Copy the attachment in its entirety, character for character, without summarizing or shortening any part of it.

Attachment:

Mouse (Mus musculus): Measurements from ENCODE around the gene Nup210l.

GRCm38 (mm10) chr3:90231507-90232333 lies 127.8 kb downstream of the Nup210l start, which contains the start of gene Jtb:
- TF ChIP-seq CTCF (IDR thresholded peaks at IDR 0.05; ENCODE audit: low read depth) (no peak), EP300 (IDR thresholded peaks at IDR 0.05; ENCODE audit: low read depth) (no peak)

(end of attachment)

Mouse (Mus musculus): Measurements from ENCODE around the gene Nup210l.

GRCm38 (mm10) chr3:90231507-90232333 lies 127.8 kb downstream of the Nup210l start, which contains the start of gene Jtb:
- TF ChIP-seq CTCF (IDR thresholded peaks at IDR 0.05; ENCODE audit: low read depth) (no peak), EP300 (IDR thresholded peaks at IDR 0.05; ENCODE audit: low read depth) (no peak)